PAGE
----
It’s been a long time since the country that once flew nine crewed missions to the moon has been able to launch even a single human being to space aboard its own rockets from its own soil. Ever since the final flight of the space shuttle in July 2011, the U.S. has been dependent on buying rides aboard Russia’s Soyuz spacecraft—at a current $80 million a seat—if it wants to get as far as low-Earth orbit.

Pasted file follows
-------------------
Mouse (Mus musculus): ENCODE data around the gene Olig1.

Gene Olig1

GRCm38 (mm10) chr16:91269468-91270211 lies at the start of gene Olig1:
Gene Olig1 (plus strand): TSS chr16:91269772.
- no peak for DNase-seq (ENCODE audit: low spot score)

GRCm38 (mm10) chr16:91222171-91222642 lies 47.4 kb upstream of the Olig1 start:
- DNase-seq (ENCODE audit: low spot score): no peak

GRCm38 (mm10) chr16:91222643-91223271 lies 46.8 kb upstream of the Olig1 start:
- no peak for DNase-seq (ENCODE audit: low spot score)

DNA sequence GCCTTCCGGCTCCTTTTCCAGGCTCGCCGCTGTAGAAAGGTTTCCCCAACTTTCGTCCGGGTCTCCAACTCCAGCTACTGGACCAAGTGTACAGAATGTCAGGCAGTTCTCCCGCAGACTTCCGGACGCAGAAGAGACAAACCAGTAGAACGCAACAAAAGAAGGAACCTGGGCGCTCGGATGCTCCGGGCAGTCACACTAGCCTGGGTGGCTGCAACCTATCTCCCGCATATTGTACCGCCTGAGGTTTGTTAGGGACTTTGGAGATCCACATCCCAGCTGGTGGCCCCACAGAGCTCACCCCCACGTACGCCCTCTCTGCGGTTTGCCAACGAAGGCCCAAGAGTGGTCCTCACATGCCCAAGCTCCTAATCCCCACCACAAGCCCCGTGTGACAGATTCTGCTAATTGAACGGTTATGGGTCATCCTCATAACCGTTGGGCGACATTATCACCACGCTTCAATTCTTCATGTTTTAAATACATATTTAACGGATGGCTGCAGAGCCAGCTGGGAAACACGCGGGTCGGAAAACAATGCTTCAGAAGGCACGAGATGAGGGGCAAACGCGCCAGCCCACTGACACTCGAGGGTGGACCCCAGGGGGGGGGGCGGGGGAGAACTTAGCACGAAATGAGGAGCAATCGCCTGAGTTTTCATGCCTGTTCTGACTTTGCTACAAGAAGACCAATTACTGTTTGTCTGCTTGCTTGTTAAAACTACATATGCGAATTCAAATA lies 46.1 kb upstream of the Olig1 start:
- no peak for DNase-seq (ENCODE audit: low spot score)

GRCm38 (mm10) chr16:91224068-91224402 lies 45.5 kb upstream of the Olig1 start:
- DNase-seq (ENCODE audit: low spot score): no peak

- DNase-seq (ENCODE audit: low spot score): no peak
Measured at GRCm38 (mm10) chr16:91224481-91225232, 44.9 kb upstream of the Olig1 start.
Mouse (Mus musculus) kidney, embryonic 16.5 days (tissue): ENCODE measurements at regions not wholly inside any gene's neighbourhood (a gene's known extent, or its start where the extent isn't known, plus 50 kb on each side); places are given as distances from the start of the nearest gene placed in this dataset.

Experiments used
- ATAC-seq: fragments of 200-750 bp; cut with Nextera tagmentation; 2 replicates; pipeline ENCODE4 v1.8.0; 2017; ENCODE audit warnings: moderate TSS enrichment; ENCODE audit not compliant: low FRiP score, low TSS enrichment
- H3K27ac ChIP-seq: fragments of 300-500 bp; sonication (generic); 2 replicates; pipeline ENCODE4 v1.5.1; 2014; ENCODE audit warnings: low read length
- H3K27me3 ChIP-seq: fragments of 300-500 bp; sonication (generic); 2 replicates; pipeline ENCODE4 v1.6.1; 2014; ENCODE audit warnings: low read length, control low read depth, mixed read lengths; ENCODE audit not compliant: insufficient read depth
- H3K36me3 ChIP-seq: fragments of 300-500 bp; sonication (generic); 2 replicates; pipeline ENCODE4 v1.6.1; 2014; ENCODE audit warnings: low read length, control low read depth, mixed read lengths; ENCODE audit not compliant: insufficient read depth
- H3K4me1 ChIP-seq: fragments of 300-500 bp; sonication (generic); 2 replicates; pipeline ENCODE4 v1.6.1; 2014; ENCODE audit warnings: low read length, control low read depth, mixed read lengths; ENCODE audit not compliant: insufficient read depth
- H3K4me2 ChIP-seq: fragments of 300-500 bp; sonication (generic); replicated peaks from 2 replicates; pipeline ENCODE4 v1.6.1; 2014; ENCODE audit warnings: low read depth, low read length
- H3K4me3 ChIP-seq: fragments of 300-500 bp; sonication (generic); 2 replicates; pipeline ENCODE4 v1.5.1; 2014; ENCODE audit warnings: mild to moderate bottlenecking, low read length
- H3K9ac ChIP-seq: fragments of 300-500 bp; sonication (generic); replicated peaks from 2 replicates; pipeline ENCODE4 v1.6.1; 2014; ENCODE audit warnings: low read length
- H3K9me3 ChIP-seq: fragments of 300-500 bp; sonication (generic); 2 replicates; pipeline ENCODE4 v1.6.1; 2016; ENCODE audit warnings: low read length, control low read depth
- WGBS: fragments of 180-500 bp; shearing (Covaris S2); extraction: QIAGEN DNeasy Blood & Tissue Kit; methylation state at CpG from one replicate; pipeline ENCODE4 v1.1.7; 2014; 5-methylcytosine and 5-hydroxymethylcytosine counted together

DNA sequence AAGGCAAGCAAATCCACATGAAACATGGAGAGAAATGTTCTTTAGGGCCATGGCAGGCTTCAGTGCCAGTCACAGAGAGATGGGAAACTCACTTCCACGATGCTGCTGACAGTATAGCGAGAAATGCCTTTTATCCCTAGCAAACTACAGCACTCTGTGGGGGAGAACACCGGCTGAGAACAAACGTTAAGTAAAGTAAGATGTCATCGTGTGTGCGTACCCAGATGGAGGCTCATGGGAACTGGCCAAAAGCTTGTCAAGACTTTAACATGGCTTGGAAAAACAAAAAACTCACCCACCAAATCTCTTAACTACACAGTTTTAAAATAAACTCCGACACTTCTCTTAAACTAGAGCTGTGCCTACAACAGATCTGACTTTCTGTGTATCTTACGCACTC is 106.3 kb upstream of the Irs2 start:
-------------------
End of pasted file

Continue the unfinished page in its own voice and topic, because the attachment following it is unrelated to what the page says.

All of that is set to change at 4:33 PM EDT on Wednesday May 27, when astronauts Bob Behnken and Doug Hurley are scheduled to take off aboard a SpaceX Crew Dragon spacecraft atop a Falcon 9 rocket, bound for the International Space Station (ISS). Both astronauts are veterans of two previous shuttle flights, and Hurley, fittingly, was one of the crew members aboard the final shuttle mission. If all goes to plan, the crew will reach orbit just 12 minutes after launch, and will dock with the station before noon the following morning. TIME has a team on the ground reporting from Cape Canaveral; you can watch the launch above.